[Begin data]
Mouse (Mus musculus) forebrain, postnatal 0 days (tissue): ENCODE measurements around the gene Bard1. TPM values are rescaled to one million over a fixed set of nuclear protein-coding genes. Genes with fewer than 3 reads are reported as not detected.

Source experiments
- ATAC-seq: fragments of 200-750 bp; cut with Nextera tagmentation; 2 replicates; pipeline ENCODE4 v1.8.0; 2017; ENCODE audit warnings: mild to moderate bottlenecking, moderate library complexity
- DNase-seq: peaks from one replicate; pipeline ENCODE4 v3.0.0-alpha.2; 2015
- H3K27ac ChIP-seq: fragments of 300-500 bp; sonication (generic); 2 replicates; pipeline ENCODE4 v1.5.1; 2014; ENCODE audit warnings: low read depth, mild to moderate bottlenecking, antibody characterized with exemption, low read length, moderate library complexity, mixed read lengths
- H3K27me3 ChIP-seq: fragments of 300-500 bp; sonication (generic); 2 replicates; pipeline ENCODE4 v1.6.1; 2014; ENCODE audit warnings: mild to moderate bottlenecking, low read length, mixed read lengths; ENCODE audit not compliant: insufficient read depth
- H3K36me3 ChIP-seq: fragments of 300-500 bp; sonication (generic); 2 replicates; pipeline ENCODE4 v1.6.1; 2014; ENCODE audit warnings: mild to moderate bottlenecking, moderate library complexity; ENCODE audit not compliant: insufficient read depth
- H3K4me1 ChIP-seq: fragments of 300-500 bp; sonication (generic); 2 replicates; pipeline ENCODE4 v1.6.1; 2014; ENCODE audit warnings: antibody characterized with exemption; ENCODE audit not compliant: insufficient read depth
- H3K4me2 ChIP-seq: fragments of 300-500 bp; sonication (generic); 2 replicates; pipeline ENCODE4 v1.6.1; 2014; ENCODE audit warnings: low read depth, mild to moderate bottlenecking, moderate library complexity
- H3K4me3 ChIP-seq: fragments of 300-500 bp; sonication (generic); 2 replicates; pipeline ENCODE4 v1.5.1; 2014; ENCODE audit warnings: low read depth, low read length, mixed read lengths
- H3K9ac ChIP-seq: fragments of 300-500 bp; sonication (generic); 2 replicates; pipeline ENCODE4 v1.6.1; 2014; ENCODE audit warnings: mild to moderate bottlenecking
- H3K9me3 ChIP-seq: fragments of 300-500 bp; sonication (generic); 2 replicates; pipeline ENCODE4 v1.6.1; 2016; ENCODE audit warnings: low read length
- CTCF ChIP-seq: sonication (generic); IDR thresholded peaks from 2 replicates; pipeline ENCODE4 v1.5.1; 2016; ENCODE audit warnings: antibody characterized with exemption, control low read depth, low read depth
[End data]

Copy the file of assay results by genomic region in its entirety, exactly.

Mouse (Mus musculus) forebrain, postnatal 0 days (tissue): ENCODE measurements around the gene Bard1. TPM values are rescaled to one million over a fixed set of nuclear protein-coding genes. Genes with fewer than 3 reads are reported as not detected.

Source experiments
- ATAC-seq: fragments of 200-750 bp; cut with Nextera tagmentation; 2 replicates; pipeline ENCODE4 v1.8.0; 2017; ENCODE audit warnings: mild to moderate bottlenecking, moderate library complexity
- DNase-seq: peaks from one replicate; pipeline ENCODE4 v3.0.0-alpha.2; 2015
- H3K27ac ChIP-seq: fragments of 300-500 bp; sonication (generic); 2 replicates; pipeline ENCODE4 v1.5.1; 2014; ENCODE audit warnings: low read depth, mild to moderate bottlenecking, antibody characterized with exemption, low read length, moderate library complexity, mixed read lengths
- H3K27me3 ChIP-seq: fragments of 300-500 bp; sonication (generic); 2 replicates; pipeline ENCODE4 v1.6.1; 2014; ENCODE audit warnings: mild to moderate bottlenecking, low read length, mixed read lengths; ENCODE audit not compliant: insufficient read depth
- H3K36me3 ChIP-seq: fragments of 300-500 bp; sonication (generic); 2 replicates; pipeline ENCODE4 v1.6.1; 2014; ENCODE audit warnings: mild to moderate bottlenecking, moderate library complexity; ENCODE audit not compliant: insufficient read depth
- H3K4me1 ChIP-seq: fragments of 300-500 bp; sonication (generic); 2 replicates; pipeline ENCODE4 v1.6.1; 2014; ENCODE audit warnings: antibody characterized with exemption; ENCODE audit not compliant: insufficient read depth
- H3K4me2 ChIP-seq: fragments of 300-500 bp; sonication (generic); 2 replicates; pipeline ENCODE4 v1.6.1; 2014; ENCODE audit warnings: low read depth, mild to moderate bottlenecking, moderate library complexity
- H3K4me3 ChIP-seq: fragments of 300-500 bp; sonication (generic); 2 replicates; pipeline ENCODE4 v1.5.1; 2014; ENCODE audit warnings: low read depth, low read length, mixed read lengths
- H3K9ac ChIP-seq: fragments of 300-500 bp; sonication (generic); 2 replicates; pipeline ENCODE4 v1.6.1; 2014; ENCODE audit warnings: mild to moderate bottlenecking
- H3K9me3 ChIP-seq: fragments of 300-500 bp; sonication (generic); 2 replicates; pipeline ENCODE4 v1.6.1; 2016; ENCODE audit warnings: low read length
- CTCF ChIP-seq: sonication (generic); IDR thresholded peaks from 2 replicates; pipeline ENCODE4 v1.5.1; 2016; ENCODE audit warnings: antibody characterized with exemption, control low read depth, low read depth